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Photo of Acc App Beehives
Reidar Hahn, Fermilab


About 30 percent of bees in the United States die of disease, infection or other causes each year, a number beekeepers say will have a serious impact on agriculture. Could particle accelerators be the solution?

Inside their hives, bees face a variety of enemies. Parasites transfer diseases. Bacteria infect honey. Fungi overwhelm larvae. These problems can become so rife that the hives are rendered inhospitable. 

To save their bee colonies, some beekeepers turn to particle accelerators.

The infection of bees and their larvae can be devastating to a colony. Sometimes it kills off all the bees in a hive. Other times, the bees live but are so exhausted that they don’t produce as much honey or as strong of larvae, causing the beekeeper to replace the colony nonetheless.  

Photo of beehive
Reidar Hahn, Fermilab

The infection of other parts of a hive can have longer-term consequences as well. Bees use wax combs to store larvae, pollen and honey—often using the same wax combs for several years, allowing intruders like fungi and bacteria to build up over time. One of the worst wax-inhabiting infections, a common disease known as American foulbrood, can form and release spores that live for up to 40 years. No amount of cleaning will eradicate the spores, so beekeepers often burn or bury their hives to prevent the disease from spreading.

Particle accelerators offer an alternative that allows beehives to be put back into use. For example, at Iotron Industries, which operates facilities in the United States and Canada, beehives are irradiated in the same way as food products, medical devices and agricultural-based products. Items—including bee-free hives—are placed on a long conveyor belt that passes under an 18-foot-long, 50-kilowatt, 10-million-electron-volt linear accelerator. Electron pulses each 200 microseconds long kill any organisms in the hives by disrupting their DNA with no residual chemicals or hazardous materials generated by the process. The slower the conveyor belt moves, the higher the dose of electrons.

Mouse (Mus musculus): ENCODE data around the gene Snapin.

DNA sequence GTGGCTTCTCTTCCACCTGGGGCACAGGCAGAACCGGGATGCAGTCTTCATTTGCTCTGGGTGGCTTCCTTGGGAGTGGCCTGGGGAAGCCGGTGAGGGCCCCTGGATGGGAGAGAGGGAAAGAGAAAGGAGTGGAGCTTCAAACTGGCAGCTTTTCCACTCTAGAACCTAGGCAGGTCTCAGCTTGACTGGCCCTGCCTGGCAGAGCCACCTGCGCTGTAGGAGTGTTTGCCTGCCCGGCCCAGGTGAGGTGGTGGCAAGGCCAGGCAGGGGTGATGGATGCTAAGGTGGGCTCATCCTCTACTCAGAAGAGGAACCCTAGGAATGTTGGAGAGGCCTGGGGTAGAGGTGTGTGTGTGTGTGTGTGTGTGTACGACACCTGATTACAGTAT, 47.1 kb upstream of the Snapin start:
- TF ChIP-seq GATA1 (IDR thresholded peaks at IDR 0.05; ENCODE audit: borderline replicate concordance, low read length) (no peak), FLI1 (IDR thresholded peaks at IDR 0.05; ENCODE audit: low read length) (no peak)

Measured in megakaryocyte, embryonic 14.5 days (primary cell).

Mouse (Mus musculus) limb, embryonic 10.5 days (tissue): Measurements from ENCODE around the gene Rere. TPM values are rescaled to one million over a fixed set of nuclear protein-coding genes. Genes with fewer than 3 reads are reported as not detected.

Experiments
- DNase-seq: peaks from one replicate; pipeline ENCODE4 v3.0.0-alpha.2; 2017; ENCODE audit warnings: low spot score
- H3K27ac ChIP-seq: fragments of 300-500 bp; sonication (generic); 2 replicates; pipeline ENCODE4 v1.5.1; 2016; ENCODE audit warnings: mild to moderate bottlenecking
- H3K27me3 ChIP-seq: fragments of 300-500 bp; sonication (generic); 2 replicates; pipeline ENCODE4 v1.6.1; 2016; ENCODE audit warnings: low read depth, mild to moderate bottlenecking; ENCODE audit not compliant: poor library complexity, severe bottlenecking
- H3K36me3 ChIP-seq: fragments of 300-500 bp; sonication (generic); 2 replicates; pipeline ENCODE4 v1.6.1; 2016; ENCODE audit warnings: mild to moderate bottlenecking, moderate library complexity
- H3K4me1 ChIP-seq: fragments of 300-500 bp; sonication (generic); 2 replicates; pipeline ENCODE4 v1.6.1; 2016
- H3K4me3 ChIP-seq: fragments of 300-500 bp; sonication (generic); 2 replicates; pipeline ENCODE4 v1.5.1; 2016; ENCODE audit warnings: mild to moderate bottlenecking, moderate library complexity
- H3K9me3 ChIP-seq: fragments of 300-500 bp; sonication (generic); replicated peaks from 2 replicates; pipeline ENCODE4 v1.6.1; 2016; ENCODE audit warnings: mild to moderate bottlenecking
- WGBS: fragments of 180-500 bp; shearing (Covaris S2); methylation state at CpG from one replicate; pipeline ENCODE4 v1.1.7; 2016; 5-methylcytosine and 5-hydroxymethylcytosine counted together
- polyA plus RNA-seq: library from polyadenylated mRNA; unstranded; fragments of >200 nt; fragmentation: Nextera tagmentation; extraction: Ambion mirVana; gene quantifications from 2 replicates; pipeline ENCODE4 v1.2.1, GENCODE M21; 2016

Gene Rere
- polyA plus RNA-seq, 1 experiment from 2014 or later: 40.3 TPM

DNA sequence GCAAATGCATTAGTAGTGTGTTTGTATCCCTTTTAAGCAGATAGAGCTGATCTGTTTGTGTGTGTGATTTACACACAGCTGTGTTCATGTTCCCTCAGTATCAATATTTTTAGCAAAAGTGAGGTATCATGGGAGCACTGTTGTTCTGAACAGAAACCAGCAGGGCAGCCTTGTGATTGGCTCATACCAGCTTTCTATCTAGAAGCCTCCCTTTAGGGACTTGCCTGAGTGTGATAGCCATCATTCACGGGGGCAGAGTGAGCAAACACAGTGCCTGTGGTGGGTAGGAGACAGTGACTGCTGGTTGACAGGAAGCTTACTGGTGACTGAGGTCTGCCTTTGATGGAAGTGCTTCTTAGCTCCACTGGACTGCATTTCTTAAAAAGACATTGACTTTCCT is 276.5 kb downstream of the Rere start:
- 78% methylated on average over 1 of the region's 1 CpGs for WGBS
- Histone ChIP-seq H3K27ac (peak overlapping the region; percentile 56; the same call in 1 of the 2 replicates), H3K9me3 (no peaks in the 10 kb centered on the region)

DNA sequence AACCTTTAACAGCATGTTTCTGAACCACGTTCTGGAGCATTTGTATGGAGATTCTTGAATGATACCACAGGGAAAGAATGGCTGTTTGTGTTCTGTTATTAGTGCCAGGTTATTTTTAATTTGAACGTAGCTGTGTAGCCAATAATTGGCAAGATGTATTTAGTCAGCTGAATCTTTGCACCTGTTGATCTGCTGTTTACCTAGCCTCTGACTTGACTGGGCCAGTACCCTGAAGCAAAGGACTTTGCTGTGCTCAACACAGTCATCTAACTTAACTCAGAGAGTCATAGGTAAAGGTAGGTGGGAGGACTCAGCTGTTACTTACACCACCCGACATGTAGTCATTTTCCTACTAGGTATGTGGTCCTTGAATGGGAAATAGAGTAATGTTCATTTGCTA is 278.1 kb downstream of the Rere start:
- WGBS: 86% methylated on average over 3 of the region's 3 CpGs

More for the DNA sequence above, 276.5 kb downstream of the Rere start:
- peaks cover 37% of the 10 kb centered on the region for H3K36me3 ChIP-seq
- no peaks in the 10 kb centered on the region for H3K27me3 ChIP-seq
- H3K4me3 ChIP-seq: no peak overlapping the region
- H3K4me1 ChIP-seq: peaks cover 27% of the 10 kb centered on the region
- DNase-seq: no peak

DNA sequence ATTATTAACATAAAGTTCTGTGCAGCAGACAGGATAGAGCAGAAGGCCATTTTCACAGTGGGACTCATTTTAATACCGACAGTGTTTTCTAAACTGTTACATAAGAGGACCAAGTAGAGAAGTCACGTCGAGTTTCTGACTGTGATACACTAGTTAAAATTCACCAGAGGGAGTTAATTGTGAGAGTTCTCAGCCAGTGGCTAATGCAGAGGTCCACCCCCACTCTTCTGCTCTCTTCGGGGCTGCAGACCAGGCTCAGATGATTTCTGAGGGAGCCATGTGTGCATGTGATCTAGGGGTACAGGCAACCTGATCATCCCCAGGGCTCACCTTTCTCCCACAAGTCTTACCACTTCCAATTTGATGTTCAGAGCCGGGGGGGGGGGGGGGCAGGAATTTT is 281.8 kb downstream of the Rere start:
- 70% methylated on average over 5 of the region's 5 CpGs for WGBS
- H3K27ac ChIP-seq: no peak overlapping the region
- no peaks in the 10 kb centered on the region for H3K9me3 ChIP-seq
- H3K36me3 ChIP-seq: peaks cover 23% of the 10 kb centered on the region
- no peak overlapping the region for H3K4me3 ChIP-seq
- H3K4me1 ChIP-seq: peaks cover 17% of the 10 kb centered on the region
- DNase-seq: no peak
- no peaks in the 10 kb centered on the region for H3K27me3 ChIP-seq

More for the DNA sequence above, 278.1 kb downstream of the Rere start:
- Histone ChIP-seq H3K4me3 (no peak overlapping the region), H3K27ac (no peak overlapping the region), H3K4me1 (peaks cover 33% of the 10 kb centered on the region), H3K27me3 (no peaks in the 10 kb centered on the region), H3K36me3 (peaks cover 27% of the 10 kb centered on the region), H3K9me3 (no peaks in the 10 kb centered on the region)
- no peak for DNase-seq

U.S. Department of Agriculture scientist Jeff Pettis says that although the practice is only “reasonably common” right now, it may prove a useful tool to combat Colony Collapse Disorder, an abrupt disappearance of worker bees that has been known to wipe out more than three quarters of a beekeeper’s colonies. An exact cause of the disorder has not been pinpointed, but some scientists believe it is a combination of factors such as disease, pesticides and exhaustion.

Dave Hackenberg, the first U.S. beekeeper to spot Colony Collapse Disorder among his bees in 2006, said most beekeepers have had to drastically change how they care for their colonies because of the phenomenon.

“The CCD thing is so huge that we're doing all kinds of things that we never did in the past. Things that 10 years ago you never would have thought of doing,” Hackenberg says. “Our costs are going up, and we're passing them on to the farmer who in turn passes them onto the consumer. [It is] very devastating.”

Photo of beehive
Reidar Hahn, Fermilab

Bees pollinate a third of the United States’ produce, which comes out to $15 billion worth of crops each year. A 2011 report by the U.S. Department of Agriculture reported 80 percent of beekeepers had lost some colonies to Colony Collapse Disorder. It is now average for more than 30 percent of the country’s bees to perish in a given year. According to the report, most beekeepers say the losses are unsustainable; accelerators, it seems, may offer a solution.